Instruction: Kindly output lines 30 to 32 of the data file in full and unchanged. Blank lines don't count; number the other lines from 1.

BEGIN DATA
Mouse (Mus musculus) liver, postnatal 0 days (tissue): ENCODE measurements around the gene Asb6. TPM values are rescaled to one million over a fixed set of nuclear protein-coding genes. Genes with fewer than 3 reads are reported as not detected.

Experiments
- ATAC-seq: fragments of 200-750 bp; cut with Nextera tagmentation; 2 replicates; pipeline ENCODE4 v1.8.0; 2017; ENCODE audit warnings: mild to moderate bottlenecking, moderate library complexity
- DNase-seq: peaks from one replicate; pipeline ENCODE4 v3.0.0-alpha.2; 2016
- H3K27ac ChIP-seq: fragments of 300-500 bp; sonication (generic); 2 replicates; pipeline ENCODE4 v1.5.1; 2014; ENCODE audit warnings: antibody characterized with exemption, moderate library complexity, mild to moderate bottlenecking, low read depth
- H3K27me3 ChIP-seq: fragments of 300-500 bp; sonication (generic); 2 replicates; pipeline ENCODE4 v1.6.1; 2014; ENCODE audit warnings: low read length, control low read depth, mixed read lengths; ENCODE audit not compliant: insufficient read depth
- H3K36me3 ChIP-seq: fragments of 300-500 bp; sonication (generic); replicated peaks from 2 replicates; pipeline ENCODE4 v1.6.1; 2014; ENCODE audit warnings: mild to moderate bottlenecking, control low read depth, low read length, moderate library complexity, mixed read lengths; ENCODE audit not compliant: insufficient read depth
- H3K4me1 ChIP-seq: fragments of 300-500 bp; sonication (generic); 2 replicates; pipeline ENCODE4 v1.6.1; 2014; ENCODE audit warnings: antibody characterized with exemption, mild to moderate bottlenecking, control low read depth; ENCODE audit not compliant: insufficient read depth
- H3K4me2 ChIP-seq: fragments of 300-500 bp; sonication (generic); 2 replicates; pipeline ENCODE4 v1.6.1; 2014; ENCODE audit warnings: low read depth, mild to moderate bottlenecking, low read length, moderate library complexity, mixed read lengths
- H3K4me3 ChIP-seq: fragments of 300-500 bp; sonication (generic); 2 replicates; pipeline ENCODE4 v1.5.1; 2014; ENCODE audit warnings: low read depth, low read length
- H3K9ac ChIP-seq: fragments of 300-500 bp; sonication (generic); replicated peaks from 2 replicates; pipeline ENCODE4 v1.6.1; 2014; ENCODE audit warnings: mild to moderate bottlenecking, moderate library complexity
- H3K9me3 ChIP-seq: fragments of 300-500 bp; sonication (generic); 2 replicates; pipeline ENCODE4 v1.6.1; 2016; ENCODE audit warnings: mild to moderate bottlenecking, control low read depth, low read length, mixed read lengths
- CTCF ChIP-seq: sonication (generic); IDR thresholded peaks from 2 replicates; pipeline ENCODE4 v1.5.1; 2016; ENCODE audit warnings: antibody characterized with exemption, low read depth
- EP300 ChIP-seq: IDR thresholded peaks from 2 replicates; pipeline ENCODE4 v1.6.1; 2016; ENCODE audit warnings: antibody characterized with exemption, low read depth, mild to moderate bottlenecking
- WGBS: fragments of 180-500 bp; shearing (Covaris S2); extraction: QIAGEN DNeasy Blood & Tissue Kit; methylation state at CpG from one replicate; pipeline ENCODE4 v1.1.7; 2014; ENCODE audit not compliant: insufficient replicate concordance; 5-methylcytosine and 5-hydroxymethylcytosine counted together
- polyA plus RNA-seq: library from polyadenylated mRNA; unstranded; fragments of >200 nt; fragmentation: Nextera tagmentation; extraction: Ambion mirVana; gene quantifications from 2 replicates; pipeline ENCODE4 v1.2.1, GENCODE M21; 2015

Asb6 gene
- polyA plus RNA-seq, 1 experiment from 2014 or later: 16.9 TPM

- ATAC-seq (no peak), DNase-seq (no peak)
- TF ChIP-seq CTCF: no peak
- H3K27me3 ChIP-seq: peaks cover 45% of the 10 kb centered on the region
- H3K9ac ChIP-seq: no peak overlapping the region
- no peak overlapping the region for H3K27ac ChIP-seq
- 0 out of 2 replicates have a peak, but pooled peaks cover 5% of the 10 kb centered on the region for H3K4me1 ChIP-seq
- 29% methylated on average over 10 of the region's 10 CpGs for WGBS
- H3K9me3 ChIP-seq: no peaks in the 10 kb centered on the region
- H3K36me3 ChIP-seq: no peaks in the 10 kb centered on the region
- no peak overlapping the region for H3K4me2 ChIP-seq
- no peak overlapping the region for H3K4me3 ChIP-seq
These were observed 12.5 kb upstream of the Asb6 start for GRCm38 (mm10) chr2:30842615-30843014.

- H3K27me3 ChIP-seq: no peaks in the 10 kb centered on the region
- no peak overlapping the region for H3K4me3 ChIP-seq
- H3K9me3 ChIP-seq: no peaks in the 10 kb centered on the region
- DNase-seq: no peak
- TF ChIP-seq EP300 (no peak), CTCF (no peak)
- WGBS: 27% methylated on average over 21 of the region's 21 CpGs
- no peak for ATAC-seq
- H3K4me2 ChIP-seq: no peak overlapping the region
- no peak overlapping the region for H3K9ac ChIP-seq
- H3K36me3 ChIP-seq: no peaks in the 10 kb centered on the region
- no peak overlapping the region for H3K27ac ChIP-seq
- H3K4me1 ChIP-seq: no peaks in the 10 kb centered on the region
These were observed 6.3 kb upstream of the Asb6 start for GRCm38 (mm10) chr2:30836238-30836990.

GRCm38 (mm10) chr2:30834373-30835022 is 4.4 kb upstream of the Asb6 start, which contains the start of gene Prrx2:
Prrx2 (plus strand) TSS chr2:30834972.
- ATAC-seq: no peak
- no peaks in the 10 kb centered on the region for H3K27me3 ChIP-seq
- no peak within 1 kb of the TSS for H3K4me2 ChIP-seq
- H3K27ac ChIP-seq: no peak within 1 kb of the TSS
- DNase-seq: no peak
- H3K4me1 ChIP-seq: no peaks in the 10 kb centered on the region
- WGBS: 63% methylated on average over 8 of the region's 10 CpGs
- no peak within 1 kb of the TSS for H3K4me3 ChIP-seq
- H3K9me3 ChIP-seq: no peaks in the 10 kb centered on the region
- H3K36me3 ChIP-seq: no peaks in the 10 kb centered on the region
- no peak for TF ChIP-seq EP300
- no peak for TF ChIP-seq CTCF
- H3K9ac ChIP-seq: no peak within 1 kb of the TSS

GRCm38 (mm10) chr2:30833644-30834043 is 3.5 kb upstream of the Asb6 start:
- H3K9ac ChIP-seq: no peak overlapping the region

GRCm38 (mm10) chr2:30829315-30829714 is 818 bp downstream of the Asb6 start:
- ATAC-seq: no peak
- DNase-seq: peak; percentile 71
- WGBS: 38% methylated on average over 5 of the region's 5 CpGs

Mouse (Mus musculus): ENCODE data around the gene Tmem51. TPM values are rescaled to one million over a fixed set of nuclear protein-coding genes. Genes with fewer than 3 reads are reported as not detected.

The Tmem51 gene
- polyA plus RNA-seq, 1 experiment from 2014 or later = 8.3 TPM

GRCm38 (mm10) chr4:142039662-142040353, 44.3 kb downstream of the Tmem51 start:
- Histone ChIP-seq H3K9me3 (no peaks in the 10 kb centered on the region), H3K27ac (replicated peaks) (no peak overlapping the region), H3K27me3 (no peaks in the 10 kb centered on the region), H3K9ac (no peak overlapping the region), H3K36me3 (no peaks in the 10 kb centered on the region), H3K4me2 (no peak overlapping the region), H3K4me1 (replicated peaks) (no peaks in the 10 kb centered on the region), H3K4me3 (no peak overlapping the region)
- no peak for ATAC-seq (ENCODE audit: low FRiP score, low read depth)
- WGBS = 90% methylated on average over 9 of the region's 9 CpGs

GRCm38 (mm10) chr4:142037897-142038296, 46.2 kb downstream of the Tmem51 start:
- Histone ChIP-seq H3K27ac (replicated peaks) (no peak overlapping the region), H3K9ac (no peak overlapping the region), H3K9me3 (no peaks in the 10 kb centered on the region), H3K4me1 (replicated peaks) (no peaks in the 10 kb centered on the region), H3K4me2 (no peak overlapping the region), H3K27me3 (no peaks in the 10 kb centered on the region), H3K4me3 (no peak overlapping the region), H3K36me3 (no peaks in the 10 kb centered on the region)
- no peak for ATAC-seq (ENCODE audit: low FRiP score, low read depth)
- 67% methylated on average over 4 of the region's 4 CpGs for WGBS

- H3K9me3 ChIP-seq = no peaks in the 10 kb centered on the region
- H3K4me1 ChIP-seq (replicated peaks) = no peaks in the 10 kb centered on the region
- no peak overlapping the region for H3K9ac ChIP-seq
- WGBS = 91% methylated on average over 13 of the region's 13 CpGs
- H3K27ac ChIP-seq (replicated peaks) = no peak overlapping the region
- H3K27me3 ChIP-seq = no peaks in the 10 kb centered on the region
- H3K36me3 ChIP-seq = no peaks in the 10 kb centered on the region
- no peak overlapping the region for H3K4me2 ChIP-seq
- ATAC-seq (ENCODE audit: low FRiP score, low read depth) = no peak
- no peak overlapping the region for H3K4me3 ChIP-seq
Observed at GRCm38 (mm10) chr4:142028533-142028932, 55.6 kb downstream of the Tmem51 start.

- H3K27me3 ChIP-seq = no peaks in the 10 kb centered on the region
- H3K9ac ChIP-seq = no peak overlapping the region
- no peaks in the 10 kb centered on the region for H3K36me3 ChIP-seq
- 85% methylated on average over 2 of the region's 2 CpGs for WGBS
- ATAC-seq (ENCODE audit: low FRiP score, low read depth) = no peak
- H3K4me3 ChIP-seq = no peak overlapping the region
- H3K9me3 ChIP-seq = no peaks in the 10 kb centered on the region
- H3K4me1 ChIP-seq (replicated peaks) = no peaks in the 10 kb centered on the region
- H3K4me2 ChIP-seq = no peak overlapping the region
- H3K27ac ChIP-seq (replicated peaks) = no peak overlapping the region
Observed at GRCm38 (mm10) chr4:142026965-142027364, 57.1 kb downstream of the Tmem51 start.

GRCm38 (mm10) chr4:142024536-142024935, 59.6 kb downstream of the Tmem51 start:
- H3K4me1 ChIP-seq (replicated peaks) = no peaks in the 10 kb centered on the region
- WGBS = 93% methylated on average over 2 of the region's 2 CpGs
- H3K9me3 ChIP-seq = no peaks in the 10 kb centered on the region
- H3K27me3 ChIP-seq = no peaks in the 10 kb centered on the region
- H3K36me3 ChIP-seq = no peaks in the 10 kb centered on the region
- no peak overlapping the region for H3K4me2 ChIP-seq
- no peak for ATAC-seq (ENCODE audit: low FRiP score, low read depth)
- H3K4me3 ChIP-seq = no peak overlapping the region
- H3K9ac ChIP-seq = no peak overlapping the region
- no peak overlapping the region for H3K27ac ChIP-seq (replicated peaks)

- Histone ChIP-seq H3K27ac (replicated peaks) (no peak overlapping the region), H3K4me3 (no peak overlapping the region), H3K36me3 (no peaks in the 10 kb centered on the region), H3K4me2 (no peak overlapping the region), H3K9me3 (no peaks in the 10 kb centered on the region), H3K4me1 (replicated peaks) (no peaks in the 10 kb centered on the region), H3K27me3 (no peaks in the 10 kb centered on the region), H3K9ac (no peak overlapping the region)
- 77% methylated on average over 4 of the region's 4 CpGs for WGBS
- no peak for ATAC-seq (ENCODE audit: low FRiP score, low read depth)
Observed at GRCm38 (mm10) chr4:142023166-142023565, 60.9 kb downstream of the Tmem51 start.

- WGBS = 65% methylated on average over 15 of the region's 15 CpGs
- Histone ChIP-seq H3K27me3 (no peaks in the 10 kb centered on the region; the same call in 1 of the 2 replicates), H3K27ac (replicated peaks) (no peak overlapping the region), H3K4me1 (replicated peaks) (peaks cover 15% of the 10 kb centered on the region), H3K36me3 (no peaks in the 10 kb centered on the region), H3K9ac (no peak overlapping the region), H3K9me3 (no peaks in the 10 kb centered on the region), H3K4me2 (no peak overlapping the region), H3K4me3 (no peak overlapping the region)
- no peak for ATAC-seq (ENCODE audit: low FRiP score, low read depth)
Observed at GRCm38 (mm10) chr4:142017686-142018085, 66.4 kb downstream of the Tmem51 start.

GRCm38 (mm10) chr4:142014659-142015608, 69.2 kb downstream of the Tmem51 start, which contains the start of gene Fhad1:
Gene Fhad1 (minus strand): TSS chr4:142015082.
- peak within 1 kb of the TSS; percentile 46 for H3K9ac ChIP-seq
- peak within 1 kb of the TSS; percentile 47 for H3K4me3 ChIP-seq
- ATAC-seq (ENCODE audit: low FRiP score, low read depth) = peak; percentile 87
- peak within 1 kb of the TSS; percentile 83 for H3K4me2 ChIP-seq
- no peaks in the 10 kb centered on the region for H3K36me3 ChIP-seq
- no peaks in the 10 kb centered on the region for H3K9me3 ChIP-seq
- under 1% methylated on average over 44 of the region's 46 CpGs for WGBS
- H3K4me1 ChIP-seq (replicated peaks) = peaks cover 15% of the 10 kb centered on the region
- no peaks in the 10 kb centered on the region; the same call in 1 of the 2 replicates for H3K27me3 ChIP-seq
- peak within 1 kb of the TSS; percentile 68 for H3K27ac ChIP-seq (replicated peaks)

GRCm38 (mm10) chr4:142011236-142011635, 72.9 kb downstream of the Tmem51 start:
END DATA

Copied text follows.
These were observed 12.5 kb upstream of the Asb6 start for GRCm38 (mm10) chr2:30842615-30843014.

- H3K27me3 ChIP-seq: no peaks in the 10 kb centered on the region
- no peak overlapping the region for H3K4me3 ChIP-seq